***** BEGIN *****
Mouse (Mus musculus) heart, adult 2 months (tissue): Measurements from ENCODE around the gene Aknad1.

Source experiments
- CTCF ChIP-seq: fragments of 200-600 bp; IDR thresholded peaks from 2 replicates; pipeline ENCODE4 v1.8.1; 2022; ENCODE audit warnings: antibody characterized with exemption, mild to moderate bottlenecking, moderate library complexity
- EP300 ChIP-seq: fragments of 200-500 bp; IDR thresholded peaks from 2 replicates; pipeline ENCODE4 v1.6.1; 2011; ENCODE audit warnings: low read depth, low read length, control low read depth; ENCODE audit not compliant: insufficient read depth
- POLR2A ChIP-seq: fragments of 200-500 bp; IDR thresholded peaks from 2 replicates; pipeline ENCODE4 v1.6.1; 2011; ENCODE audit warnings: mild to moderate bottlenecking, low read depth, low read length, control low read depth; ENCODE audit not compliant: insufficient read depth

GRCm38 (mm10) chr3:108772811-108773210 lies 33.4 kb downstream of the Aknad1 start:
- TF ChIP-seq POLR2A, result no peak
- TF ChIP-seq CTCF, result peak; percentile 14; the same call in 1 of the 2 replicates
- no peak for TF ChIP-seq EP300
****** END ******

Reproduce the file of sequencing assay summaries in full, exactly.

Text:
Mouse (Mus musculus) heart, adult 2 months (tissue): Measurements from ENCODE around the gene Aknad1.

Source experiments
- CTCF ChIP-seq: fragments of 200-600 bp; IDR thresholded peaks from 2 replicates; pipeline ENCODE4 v1.8.1; 2022; ENCODE audit warnings: antibody characterized with exemption, mild to moderate bottlenecking, moderate library complexity
- EP300 ChIP-seq: fragments of 200-500 bp; IDR thresholded peaks from 2 replicates; pipeline ENCODE4 v1.6.1; 2011; ENCODE audit warnings: low read depth, low read length, control low read depth; ENCODE audit not compliant: insufficient read depth
- POLR2A ChIP-seq: fragments of 200-500 bp; IDR thresholded peaks from 2 replicates; pipeline ENCODE4 v1.6.1; 2011; ENCODE audit warnings: mild to moderate bottlenecking, low read depth, low read length, control low read depth; ENCODE audit not compliant: insufficient read depth

GRCm38 (mm10) chr3:108772811-108773210 lies 33.4 kb downstream of the Aknad1 start:
- TF ChIP-seq POLR2A, result no peak
- TF ChIP-seq CTCF, result peak; percentile 14; the same call in 1 of the 2 replicates
- no peak for TF ChIP-seq EP300